Friday, May 6, 2016

Catch up reviews from 2015

It appears I did not finish my reviews for Reading England 2015, nor write the reviews for the few other books I have read in the last year! Life has been...interesting, to say the least. But it's finally getting to a point where I have (mostly) figured out how to juggle all the things I want/need to be doing. Plus I am actually reading more often again, making the time for it in ways I regret I did not for awhile. It helps that I'm working at a public library again. It's definitely not the same as Bloomington, but it's better than nothing!


Without further ado.

I have a few things to catch you up on, because I really do refuse to leave out any books.

EDIT: So apparently I hit publish on this post without finishing it. Or maybe Blogger did it for me. I dunno. Whatevs I guess. I'm finishing it now!


As I mentioned above, I didn't read as much as I would have liked last year; in fact, I've already read more books this year than I did over the course of last year. That's sad. I did write a full review of Far From the Madding Crowd which you can find here. For the rest of my Reading England challenge, I read Nicholas Nickleby by Charles Dickens and Cranford by Elizabeth Gaskell. I also took breaks (mostly during my reading of Dickens because Nickleby is ridiculously long) to read a Japanese novel called The Sound of Waves by Yukio Mishima, and an Italian novel called Invisible Cities by Italo Calvino. Both those authors I had read books by previously.

Nicholas Nickleby by Charles Dickens 
     Honestly, this book was super difficult to get into and took me nearly six months to read because I was bored to tears for most of the first half. There's a reason I haven't completed many Dickens novels, as much as I do like his stories. But by the second half, things made more sense and there weren't as many new characters introduced every other page. And I'm glad I read it, because it had a very, very satisfying ending. And Dickens does understand sinful human nature rather well, which is something I greatly appreciate in an author, and also something I think tends to catapult a book to classic status. Understanding the human condition is a pretty big deal. So yeah, I'd recommend it, and I suppose it's a fairly decent starter Dickens, though I'd probably tell you to read A Christmas Carol or Oliver Twist first.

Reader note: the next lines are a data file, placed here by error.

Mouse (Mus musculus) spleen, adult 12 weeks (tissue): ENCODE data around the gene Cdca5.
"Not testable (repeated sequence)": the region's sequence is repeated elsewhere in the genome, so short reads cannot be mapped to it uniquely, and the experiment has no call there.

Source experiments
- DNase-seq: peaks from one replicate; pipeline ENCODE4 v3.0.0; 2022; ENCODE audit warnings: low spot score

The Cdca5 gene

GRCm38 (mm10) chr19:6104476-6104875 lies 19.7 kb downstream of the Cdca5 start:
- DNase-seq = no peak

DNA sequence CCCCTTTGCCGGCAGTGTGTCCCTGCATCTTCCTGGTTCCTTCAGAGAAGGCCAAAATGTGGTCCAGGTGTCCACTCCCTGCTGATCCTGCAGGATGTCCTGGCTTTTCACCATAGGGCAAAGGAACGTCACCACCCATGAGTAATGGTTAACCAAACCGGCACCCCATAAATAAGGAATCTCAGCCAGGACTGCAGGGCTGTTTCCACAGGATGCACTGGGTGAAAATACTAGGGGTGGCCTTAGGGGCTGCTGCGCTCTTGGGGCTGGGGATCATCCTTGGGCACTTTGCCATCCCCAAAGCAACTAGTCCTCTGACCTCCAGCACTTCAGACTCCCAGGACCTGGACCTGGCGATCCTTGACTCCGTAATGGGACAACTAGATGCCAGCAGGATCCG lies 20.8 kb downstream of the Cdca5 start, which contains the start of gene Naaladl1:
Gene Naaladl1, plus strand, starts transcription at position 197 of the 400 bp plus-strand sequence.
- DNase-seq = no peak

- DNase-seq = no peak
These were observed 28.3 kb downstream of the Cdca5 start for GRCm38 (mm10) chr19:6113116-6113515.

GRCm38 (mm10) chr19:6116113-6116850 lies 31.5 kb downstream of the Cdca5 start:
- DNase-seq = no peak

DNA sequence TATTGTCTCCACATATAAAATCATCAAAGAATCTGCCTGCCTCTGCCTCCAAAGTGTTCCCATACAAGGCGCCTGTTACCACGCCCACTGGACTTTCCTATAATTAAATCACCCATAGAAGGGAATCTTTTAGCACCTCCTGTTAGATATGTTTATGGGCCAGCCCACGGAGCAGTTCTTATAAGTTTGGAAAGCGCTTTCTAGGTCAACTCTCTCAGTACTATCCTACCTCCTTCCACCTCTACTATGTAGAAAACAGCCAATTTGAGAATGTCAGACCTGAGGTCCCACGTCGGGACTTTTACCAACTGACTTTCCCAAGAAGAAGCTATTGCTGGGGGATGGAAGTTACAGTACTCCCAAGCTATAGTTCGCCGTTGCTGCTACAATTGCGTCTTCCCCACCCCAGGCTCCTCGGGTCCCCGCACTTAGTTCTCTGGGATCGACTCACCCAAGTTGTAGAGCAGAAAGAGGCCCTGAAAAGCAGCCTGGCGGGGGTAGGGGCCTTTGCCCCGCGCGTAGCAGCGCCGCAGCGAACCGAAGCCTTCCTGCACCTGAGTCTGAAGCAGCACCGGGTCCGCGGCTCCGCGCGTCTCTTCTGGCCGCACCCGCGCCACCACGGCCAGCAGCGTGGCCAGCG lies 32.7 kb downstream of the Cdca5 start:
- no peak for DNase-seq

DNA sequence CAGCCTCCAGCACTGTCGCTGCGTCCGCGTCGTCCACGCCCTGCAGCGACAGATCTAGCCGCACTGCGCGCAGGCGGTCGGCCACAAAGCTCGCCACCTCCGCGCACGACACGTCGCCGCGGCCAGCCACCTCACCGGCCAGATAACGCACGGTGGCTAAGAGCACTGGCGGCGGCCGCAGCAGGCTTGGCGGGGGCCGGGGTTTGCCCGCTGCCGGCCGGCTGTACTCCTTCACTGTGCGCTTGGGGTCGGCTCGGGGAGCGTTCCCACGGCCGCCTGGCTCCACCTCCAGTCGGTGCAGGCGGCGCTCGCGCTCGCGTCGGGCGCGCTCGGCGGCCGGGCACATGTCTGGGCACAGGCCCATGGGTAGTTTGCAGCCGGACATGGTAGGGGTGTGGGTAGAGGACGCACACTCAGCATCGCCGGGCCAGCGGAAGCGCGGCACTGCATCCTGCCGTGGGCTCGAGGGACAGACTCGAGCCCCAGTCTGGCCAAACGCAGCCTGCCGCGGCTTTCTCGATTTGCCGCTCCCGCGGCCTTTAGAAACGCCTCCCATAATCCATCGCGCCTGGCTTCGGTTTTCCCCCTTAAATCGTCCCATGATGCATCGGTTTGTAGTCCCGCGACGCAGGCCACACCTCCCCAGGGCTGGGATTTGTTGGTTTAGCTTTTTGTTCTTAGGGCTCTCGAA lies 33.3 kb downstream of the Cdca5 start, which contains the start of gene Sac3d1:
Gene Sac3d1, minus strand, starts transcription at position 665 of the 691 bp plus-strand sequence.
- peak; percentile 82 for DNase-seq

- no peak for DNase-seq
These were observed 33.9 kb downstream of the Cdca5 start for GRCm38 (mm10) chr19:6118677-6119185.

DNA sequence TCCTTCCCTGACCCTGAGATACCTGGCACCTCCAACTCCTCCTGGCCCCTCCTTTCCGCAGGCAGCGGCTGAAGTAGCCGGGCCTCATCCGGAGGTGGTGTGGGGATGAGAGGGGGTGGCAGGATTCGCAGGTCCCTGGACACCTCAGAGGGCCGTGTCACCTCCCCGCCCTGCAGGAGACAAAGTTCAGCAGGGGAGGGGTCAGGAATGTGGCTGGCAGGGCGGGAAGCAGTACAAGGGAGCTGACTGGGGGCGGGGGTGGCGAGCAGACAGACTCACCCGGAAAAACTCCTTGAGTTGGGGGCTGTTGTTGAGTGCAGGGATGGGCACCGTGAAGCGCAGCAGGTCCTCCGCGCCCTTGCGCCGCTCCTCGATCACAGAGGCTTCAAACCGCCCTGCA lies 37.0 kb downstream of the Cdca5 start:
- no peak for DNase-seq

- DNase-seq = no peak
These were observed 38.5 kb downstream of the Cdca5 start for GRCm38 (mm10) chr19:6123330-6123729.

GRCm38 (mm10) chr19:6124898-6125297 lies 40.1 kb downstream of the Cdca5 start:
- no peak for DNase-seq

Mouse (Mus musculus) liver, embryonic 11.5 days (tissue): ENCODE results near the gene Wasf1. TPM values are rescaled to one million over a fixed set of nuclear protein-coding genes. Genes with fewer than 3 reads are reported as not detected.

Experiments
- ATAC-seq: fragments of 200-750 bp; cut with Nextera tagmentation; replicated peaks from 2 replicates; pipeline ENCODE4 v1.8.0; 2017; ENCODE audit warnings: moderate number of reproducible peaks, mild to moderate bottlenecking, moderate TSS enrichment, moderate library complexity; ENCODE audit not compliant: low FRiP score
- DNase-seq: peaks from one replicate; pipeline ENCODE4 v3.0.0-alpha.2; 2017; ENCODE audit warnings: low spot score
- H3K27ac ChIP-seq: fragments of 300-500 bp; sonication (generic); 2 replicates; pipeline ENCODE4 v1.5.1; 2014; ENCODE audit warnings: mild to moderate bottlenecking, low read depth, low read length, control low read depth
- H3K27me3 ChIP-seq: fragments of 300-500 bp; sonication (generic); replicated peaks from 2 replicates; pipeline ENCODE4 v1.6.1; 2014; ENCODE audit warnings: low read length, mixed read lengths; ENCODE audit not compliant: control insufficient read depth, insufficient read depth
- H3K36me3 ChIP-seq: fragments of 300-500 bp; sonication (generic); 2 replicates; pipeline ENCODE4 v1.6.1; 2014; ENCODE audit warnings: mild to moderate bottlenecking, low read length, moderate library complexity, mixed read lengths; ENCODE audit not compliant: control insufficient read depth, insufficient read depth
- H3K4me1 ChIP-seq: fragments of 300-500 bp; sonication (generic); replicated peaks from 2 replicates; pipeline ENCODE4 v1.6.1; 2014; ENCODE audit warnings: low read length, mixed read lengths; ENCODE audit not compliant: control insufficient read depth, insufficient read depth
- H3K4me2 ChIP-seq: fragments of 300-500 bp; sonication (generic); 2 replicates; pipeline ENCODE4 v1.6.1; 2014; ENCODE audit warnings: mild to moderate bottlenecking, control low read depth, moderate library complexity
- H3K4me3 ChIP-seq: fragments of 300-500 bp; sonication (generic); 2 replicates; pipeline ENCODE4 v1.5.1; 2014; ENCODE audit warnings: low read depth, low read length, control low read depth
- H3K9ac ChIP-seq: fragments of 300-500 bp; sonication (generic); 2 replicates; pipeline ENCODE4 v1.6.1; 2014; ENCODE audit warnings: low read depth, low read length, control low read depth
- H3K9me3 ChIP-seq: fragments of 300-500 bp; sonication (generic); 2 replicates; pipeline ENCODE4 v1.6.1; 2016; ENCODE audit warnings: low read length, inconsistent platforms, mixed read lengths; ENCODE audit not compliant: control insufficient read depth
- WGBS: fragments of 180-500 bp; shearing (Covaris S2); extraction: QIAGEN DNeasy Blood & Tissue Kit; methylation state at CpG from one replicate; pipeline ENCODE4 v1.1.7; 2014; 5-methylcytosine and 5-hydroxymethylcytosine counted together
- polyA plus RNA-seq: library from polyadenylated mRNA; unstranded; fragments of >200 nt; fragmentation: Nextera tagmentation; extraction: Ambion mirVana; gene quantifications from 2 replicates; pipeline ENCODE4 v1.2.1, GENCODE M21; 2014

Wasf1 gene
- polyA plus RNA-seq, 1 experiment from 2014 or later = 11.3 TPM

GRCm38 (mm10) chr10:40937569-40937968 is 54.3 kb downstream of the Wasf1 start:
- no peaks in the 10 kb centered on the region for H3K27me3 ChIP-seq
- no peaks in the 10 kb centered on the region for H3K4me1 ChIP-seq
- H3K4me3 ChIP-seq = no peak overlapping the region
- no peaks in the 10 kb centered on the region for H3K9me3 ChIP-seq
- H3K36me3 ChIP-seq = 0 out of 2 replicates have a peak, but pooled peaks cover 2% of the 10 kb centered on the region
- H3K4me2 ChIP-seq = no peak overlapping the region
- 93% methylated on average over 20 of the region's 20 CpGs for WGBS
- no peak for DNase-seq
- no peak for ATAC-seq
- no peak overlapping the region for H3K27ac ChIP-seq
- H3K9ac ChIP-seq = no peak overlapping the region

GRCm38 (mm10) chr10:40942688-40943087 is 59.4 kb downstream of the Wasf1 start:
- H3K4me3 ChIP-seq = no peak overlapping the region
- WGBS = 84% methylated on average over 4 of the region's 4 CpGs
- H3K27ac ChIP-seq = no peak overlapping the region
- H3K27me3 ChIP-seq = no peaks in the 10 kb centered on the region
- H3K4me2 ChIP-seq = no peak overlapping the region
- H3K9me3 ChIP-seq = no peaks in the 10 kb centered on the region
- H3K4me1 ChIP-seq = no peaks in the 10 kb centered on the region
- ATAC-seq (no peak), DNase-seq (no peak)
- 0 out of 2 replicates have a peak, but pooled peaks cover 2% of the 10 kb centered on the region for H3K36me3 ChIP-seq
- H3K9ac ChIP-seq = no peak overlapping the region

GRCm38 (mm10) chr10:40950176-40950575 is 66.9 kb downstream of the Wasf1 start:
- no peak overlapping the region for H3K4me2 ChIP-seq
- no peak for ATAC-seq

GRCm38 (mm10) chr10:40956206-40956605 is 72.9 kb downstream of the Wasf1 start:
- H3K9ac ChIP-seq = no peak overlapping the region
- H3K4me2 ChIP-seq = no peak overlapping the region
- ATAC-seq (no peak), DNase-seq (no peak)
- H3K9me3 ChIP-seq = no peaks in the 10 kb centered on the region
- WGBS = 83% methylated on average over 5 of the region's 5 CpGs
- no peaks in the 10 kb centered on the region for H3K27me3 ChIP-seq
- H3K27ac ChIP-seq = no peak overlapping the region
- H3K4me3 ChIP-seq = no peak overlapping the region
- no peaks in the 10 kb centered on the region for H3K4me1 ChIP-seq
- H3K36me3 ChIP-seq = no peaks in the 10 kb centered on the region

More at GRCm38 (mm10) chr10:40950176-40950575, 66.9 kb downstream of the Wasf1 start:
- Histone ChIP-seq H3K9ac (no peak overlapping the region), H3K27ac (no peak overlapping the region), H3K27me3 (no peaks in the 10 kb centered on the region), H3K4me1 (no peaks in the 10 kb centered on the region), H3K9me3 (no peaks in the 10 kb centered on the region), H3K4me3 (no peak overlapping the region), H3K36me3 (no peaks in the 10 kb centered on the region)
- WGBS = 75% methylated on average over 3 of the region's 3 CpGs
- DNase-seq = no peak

Cranford by Elizabeth Gaskell
     Gaskell is an author I've intended to read for ages, but of course had never gotten around to it. There's a miniseries of Cranford starring Judi Dench, and I have resolutely refused to watch that until I had read the book. Now that I read the book last December, I can watch the show, but haven't made the time for it yet. Anyway, I don't know why I waited so long to read Cranford because it was fairly short (especially after Dickens) and so funny. I mean there were serious moments in it too, but basically the story revolves around the town of Cranford that is mostly ladies and they spend all their time together and when anything happens or there happen to be more men around, things get amusing really fast. It was a cute story, and I intend to read some of Gaskell's other works that are also set in the same area. Note, it's a tad hard to read at first, because the narrator is a character in the story but the tense doesn't always stay the same. Or the grammar is just off.

The Sound of Waves by Yukio Mishima
     This was probably my favorite novel I read last year, with the possible exception of Far From the Madding Crowd. Set in a tiny fishing village in Japan in the 1950s (I believe), this novel tells the story of Shinji and Hatsue and their young love. Shinji is a fisherman-in-training and Hatsue is the daughter of the richest family in the village. She is also training to be a pearl diver. I already knew Mishima had lyrical writing, even translated into English, from reading Spring Snow, but this book had me so perfectly transported across the world and back in time. I learned much about fishing, pearl diving, mountain shrines, and how love is viewed in rural Japan. It was beautiful and I probably read it in two hours. I'll read it again, I'm positive of that.

Invisible Cities by Italo Calvino
     Going into this novel I fully expected it to be a trip, because If On a Winter's Night a Traveler  definitely was. But this was more than a trip. It was poetry and a novel and a dream all at the same time. It was what my dreams of wanderlust are made of. It was beautiful. The premise is that Marco Polo is telling Kublai Khan of his travels, and each section takes you deeper and deeper until realize...well, I'm not going to tell you. You'll just have to read it yourself. Also, I fully believe Calvino was inspired in part by Samuel Taylor Coleridge's poem Kubla Khan. Incidentally, I adore that poem. So yeah, fantastic reading. Calvino is another one of those whose words have been translated so well into English. Just makes me long to read the original Italian, though.


And there you have it, the books I read in 2015. There will be more reviews this year, and most of them shall have their own posts!

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